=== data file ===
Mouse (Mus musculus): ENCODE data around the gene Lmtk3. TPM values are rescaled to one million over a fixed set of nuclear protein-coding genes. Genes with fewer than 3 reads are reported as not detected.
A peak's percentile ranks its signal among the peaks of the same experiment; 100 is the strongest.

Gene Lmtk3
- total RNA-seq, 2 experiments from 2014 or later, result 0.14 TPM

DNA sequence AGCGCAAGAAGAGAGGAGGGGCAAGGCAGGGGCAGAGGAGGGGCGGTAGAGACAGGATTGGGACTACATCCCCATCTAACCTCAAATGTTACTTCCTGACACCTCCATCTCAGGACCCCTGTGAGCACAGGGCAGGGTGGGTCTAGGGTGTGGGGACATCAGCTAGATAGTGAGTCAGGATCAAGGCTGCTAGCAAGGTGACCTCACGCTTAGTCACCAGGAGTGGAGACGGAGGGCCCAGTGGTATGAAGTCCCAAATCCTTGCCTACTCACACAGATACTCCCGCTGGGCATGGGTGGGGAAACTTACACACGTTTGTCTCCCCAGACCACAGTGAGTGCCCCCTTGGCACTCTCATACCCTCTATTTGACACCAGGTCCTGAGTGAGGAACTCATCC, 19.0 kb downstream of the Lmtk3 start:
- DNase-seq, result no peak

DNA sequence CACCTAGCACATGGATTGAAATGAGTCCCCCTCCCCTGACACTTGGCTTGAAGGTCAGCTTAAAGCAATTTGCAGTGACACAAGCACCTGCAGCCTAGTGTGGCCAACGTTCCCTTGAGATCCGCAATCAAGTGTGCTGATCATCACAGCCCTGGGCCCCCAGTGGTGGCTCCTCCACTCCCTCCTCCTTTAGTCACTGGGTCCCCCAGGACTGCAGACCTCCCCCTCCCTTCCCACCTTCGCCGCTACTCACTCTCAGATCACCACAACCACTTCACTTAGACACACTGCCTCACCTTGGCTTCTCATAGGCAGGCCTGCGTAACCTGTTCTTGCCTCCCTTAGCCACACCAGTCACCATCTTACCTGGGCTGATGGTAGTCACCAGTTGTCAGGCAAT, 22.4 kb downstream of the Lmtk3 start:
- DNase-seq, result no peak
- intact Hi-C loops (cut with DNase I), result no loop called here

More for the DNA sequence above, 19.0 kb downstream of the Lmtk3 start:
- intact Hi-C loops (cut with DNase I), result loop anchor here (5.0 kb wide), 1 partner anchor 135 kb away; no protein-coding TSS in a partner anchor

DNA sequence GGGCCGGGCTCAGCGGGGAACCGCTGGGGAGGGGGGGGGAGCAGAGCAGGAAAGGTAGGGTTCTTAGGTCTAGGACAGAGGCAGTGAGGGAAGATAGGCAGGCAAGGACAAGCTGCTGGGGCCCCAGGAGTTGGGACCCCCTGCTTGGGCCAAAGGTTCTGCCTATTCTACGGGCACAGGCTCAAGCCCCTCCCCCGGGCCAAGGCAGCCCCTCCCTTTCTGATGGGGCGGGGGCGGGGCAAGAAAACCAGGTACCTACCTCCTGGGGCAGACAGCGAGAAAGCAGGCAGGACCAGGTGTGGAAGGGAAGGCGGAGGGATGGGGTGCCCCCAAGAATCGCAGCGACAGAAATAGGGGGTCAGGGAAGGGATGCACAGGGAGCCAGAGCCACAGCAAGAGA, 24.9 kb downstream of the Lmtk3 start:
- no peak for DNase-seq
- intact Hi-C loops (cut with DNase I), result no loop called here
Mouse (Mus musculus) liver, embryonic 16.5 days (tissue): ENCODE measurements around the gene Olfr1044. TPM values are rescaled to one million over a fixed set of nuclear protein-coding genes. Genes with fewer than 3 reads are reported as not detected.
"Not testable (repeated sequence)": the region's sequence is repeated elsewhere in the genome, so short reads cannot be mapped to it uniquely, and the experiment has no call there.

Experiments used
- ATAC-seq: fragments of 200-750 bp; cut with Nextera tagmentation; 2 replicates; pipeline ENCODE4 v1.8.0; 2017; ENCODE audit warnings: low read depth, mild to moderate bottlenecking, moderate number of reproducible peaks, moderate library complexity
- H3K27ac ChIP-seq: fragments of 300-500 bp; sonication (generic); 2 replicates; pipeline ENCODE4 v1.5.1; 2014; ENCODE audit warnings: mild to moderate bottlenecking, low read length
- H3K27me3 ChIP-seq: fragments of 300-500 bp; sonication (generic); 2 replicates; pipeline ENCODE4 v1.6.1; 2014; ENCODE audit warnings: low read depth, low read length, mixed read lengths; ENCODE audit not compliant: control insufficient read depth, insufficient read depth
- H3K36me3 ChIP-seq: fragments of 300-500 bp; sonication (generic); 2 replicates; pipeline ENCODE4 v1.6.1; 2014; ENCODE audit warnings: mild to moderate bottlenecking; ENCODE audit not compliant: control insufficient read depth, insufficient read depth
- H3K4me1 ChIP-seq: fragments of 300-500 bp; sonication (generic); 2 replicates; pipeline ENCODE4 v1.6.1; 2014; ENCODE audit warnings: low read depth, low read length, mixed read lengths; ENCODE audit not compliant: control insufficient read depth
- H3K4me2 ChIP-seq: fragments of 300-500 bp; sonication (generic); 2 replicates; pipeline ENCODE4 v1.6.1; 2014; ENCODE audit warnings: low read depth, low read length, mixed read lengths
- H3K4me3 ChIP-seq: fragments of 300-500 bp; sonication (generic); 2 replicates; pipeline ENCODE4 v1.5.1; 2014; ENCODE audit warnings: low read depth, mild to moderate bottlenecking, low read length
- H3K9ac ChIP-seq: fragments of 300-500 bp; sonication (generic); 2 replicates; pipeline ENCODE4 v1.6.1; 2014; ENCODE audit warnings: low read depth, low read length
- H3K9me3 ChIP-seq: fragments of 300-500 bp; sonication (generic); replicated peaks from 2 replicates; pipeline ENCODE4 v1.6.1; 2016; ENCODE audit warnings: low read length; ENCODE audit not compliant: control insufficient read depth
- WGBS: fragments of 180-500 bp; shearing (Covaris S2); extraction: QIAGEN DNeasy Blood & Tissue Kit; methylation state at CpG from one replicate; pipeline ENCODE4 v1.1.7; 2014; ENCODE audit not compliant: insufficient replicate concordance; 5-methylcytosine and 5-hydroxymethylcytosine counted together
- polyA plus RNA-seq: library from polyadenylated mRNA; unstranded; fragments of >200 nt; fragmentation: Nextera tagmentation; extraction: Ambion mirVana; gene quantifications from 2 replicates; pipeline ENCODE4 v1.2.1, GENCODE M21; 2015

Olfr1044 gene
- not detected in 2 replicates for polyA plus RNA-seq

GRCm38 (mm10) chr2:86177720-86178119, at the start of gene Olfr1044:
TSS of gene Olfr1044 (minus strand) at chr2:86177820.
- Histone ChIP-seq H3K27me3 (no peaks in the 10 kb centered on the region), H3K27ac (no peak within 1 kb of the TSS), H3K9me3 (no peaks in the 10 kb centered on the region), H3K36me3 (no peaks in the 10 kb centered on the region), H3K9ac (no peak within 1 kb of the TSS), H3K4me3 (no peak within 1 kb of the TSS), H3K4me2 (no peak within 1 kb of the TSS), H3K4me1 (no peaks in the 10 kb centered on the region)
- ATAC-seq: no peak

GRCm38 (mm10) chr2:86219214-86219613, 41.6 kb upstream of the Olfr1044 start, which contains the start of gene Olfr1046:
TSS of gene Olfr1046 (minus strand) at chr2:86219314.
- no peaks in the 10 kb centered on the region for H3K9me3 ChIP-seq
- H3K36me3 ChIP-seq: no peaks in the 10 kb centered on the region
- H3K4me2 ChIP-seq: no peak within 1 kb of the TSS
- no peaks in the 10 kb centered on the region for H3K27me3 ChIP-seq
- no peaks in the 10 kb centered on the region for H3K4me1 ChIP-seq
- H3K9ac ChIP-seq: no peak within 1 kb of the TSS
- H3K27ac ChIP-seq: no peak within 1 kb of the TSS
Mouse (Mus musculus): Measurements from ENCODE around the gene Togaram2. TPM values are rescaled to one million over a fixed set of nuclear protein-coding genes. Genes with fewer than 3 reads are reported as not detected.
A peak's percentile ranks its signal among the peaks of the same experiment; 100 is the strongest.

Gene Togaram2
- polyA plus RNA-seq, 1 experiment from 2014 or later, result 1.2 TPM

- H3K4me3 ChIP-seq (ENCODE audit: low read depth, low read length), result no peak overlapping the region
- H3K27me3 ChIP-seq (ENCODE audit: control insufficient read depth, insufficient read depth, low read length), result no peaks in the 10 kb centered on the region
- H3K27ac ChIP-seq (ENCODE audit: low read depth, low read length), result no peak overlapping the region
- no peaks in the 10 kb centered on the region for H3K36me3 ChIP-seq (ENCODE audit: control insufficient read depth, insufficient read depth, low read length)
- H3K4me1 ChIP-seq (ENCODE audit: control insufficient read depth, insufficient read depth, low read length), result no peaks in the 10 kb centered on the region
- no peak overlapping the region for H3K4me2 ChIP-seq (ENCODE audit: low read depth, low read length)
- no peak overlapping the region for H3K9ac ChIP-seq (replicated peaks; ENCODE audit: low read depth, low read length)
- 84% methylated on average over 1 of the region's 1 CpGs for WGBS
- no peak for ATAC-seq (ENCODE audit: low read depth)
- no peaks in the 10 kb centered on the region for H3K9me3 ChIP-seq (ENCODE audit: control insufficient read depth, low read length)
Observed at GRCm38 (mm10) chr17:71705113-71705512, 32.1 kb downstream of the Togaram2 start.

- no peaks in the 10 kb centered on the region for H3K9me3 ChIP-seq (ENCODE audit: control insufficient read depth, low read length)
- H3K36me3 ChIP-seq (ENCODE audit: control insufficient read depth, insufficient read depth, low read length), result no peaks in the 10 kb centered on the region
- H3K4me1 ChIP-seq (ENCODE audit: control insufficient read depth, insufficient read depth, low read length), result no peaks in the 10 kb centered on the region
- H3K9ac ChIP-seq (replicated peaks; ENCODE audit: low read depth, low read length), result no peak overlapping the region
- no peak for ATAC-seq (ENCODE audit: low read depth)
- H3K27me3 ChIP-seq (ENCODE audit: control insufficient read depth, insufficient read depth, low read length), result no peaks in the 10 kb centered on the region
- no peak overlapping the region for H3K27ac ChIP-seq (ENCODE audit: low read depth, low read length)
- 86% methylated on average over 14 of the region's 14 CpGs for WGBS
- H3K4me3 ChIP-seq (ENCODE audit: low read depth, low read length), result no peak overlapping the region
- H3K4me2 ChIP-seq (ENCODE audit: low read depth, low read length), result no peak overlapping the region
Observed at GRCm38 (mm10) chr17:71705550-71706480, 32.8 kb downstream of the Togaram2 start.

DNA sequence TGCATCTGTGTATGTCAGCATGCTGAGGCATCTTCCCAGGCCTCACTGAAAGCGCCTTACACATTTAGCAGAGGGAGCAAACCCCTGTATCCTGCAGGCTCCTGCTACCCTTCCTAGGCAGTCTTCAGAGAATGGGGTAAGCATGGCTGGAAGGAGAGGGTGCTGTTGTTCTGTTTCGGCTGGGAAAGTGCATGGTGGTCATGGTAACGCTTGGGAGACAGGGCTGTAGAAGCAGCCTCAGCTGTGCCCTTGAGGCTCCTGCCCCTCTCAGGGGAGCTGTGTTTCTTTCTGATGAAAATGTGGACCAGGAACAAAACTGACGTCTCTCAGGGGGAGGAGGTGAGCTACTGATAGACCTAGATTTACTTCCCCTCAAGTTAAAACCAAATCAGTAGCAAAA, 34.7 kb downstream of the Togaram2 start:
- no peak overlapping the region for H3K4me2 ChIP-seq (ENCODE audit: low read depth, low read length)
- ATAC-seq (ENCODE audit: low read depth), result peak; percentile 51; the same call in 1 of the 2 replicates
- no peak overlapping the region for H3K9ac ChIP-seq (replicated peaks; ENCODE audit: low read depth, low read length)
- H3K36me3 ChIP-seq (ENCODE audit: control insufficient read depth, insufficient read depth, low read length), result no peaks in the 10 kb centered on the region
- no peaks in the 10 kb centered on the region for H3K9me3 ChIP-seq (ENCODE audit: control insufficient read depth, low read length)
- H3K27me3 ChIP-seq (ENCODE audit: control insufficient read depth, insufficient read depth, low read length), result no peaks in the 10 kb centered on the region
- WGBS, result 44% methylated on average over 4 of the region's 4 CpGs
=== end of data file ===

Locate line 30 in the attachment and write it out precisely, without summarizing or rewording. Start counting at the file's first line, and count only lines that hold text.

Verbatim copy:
- not detected in 2 replicates for polyA plus RNA-seq